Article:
Why Coldplay travelled to Palestine for musical inspiration: 'They wanted emotion'

Chris Martin and co sought inspiration for 'Everyday Life' in Ramallah, recalls musical collaborator Adnan Joubran

Coldplay frontman Chris Martin went to Palestine when working on the 2019 album 'Everyday Life'. Mint Pictures
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Coldplay may have turned to outer space for inspiration when announcing their coming album, but it’s worth remembering the muse for its predecessor is in the Mena region.

As the UK rock group prepare to release Music of the Spheres on Friday, of which they offered the first preview in May by premiering lead single Higher Power on the International Space Station, former collaborator Adnan Joubran recalls Coldplay travelling to Palestine, seeking inspiration for their 2019 release Everyday Life.

The trip, two years prior to the album's release, was supposed to be off the radar.

With erroneous reports circulating of Coldplay playing concerts in Palestine and Israel, however, singer Chris Martin took to Twitter to confirm their location and deny the rumours.

"We are in Israel and Palestine to listen and learn and that's all. There is no concert scheduled," he wrote, in February 2017.

"We are just having an interesting and enlightening trip to learn about the area."

A genuine collaboration

Part of that process was meeting Adnan Joubran, solo artist and member of acclaimed Palestinian three-piece Le Trio Joubran, made up of him and his siblings.

Joubran says Martin was seeking to collaborate with the band on Everyday Life, which Coldplay eventually debuted in Jordan's capital Amman, and that the group met the British singer in Ramallah to spark a connection.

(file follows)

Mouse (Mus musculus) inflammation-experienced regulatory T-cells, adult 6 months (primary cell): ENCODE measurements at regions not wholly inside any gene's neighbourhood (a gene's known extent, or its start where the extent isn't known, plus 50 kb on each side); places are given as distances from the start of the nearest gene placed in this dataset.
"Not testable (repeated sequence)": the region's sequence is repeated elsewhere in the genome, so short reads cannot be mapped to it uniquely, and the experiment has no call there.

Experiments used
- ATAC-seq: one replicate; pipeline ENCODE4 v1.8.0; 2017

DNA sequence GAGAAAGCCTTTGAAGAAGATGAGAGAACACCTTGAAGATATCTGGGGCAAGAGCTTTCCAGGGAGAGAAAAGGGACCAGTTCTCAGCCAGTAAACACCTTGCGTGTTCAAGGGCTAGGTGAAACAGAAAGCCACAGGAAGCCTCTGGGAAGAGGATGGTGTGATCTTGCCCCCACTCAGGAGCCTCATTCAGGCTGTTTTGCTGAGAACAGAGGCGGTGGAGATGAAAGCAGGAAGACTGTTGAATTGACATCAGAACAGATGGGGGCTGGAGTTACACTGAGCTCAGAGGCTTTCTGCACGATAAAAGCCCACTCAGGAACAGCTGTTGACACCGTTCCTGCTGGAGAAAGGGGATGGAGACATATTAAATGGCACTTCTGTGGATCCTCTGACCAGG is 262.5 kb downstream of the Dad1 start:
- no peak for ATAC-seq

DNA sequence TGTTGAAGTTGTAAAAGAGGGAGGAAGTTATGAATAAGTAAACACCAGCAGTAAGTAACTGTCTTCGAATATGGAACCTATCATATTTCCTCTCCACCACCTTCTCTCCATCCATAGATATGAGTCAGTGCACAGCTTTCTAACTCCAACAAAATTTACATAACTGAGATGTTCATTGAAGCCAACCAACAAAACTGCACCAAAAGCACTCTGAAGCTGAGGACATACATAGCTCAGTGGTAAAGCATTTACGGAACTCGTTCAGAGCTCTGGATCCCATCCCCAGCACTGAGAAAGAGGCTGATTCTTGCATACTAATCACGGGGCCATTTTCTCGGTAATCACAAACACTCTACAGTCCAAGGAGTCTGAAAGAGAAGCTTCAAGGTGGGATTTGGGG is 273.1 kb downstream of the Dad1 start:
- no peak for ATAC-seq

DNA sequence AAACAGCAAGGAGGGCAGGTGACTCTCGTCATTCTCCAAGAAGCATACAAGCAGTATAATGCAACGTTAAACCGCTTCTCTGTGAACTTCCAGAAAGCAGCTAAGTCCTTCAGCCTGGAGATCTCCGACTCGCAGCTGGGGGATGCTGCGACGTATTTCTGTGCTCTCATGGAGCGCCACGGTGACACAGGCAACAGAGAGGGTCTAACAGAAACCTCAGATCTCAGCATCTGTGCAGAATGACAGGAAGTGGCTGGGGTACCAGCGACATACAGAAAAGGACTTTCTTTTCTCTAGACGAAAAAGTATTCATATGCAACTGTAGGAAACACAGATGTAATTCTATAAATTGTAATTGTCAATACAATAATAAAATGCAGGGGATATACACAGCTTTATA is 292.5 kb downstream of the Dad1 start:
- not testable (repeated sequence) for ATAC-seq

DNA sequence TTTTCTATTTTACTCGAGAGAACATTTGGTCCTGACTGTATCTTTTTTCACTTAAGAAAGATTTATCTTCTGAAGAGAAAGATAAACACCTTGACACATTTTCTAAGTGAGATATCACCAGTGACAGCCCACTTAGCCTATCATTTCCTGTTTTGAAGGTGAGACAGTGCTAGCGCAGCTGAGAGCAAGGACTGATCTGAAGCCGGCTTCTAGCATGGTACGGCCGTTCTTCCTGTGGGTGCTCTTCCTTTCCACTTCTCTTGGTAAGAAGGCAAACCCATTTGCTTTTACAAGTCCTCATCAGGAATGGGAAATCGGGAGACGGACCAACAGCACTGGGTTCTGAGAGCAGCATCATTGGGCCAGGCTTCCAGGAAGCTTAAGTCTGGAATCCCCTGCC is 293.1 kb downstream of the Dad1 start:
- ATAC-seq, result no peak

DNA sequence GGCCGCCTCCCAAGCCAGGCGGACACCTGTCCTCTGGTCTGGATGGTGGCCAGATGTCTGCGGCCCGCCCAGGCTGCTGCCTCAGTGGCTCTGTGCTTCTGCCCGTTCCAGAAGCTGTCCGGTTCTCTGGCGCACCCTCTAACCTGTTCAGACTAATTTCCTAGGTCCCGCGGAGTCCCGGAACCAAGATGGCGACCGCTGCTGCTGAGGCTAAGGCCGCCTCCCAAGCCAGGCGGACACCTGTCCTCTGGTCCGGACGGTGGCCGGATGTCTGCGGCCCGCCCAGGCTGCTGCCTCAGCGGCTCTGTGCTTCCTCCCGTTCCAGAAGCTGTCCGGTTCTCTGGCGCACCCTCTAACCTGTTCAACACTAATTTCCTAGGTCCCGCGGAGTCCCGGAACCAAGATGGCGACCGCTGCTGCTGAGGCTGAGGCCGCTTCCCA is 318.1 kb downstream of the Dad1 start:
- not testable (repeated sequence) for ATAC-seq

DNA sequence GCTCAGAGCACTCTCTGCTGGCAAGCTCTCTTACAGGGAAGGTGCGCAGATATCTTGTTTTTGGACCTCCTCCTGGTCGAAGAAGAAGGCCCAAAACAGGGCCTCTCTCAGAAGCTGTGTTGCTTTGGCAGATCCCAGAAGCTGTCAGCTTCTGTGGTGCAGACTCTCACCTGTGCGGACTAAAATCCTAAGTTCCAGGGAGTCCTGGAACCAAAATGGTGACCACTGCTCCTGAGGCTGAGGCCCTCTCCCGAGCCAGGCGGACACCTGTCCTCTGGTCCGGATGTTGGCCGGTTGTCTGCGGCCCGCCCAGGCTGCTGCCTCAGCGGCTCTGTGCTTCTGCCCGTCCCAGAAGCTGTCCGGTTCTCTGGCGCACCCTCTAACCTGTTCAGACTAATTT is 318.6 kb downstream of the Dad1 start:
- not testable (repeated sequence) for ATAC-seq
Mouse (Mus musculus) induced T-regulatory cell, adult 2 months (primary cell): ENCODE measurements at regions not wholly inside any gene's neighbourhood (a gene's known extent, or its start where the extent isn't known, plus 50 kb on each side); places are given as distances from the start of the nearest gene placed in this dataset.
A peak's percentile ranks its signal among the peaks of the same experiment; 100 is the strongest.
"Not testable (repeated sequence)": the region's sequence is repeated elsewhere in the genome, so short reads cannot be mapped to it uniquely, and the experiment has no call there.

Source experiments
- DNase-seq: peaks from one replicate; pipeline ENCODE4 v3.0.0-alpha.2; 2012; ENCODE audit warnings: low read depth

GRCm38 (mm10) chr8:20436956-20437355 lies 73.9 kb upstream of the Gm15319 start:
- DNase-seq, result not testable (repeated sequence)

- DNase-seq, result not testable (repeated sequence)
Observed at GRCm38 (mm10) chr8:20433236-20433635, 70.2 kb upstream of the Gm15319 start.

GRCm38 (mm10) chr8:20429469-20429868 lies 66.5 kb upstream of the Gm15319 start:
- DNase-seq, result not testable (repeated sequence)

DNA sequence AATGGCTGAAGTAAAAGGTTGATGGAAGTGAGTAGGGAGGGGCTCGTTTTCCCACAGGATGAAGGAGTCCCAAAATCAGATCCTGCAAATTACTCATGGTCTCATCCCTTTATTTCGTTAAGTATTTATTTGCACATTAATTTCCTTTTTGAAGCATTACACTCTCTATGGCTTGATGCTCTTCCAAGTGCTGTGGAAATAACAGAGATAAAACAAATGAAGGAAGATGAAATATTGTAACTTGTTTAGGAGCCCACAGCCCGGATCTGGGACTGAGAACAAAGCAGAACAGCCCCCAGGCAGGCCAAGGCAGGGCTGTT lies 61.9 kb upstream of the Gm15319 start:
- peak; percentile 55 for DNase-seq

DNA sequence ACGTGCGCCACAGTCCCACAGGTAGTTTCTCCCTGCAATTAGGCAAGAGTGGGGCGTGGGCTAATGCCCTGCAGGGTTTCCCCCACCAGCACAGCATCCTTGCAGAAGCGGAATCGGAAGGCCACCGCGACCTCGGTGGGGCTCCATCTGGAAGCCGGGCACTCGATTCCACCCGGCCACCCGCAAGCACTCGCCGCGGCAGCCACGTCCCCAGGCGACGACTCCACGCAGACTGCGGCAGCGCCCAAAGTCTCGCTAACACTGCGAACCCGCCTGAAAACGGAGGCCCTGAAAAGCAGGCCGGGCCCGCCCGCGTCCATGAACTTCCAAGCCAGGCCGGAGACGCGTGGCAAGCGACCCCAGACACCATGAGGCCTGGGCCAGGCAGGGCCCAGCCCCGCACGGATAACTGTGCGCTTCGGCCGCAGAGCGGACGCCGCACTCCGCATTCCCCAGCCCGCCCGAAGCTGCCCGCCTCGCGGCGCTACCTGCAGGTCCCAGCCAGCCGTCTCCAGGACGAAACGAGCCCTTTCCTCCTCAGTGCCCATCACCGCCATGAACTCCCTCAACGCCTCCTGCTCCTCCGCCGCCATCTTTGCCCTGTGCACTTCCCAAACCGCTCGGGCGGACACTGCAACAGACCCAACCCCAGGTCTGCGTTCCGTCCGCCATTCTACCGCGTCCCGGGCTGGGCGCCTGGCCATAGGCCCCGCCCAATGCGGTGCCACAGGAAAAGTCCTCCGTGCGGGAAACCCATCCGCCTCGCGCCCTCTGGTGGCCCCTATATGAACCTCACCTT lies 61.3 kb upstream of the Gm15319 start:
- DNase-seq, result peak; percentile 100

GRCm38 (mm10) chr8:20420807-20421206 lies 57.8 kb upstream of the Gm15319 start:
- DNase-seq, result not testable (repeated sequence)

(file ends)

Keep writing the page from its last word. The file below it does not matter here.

“The way Le Trio Joubran are is that we really need to understand the people we want to work with and essentially find out about their motivations,” Joubran tells The National.

"Chris explained that the whole idea of the album was to present a little bit of peace in the Middle East.

“He was very genuine about it and we thought this was a good initiative from someone that is not Palestinian. It was very sweet actually.”

Martin also wanted Le Trio Joubran to add a new dimension to the tracks Coldplay were working on.

"I remember him saying my music is too straight and that it's too dance-y," Joubran says.

"Chris said he wanted more emotion to the new songs because of the concept of the album.”

An epic and experimental affair

The end result is Arabesque, the epic seventh track of Everyday Life.

The near six-minute piece is easily one of Coldplay's most daring compositions, with its cocktail of global sounds veering from Afrobeat and jazz to traditional Arab folk music.

Le Trio Joubran's seductive and careening oud-play courses through the piece, alongside fiery horns by Nigeria's Femi Kuti, the lilting croon of Belgium's Stromae and darting strings by Italian violinist Davide Rossi.

As for vocals, Martin delivers some of Coldplay's most strident lines.

In a forceful ode to the healing power of the arts, Martin says: "We share the same blood. Music is the weapon, music is the weapon of the future."

Joubran recalls how it all came together.

“After our meeting, we were sent the song and then we added our parts to the mix,” he says.

“I think it is a beautiful piece and it was initially up to nine minutes, but the producers eventually shrunk it to what it is now."

With Music of the Spheres, Coldplay are returning to their trademark pop sounds and collaborating with K-pop behemoths BTS, so Joubran is grateful the band took an artistic leap with Everyday Life.

It remains an album where the spirit of Palestine shines through.

“That’s why they came here,” Joubran says.

“They wanted more emotion to the music. To do that Coldplay came to Palestine, which is the source of emotions and spirituality.”

Updated: October 13, 2021, 1:50 PM